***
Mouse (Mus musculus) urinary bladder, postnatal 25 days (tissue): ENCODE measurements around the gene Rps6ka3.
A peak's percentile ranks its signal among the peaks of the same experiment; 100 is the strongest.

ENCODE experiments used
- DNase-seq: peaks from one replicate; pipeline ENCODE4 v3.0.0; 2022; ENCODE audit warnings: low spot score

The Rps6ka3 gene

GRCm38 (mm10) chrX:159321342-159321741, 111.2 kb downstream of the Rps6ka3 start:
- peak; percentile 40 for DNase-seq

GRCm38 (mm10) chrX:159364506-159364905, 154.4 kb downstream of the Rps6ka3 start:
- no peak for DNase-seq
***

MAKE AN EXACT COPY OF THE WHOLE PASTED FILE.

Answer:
Mouse (Mus musculus) urinary bladder, postnatal 25 days (tissue): ENCODE measurements around the gene Rps6ka3.
A peak's percentile ranks its signal among the peaks of the same experiment; 100 is the strongest.

ENCODE experiments used
- DNase-seq: peaks from one replicate; pipeline ENCODE4 v3.0.0; 2022; ENCODE audit warnings: low spot score

The Rps6ka3 gene

GRCm38 (mm10) chrX:159321342-159321741, 111.2 kb downstream of the Rps6ka3 start:
- peak; percentile 40 for DNase-seq

GRCm38 (mm10) chrX:159364506-159364905, 154.4 kb downstream of the Rps6ka3 start:
- no peak for DNase-seq